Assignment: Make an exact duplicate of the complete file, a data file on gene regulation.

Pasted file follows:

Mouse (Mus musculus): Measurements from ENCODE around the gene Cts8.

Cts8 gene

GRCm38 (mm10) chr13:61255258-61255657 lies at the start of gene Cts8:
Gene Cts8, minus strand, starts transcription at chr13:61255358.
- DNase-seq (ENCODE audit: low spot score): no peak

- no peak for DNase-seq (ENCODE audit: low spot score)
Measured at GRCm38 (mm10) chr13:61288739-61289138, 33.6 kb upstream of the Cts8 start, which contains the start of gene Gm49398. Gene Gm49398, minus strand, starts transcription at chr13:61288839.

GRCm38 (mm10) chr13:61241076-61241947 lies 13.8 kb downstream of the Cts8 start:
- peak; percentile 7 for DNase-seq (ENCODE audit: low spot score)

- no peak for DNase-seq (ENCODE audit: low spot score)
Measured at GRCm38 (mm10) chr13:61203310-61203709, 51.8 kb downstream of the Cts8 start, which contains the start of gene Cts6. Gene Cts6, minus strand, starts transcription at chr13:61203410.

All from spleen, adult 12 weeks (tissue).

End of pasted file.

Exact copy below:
Mouse (Mus musculus): Measurements from ENCODE around the gene Cts8.

Cts8 gene

GRCm38 (mm10) chr13:61255258-61255657 lies at the start of gene Cts8:
Gene Cts8, minus strand, starts transcription at chr13:61255358.
- DNase-seq (ENCODE audit: low spot score): no peak

- no peak for DNase-seq (ENCODE audit: low spot score)
Measured at GRCm38 (mm10) chr13:61288739-61289138, 33.6 kb upstream of the Cts8 start, which contains the start of gene Gm49398. Gene Gm49398, minus strand, starts transcription at chr13:61288839.

GRCm38 (mm10) chr13:61241076-61241947 lies 13.8 kb downstream of the Cts8 start:
- peak; percentile 7 for DNase-seq (ENCODE audit: low spot score)

- no peak for DNase-seq (ENCODE audit: low spot score)
Measured at GRCm38 (mm10) chr13:61203310-61203709, 51.8 kb downstream of the Cts8 start, which contains the start of gene Cts6. Gene Cts6, minus strand, starts transcription at chr13:61203410.

All from spleen, adult 12 weeks (tissue).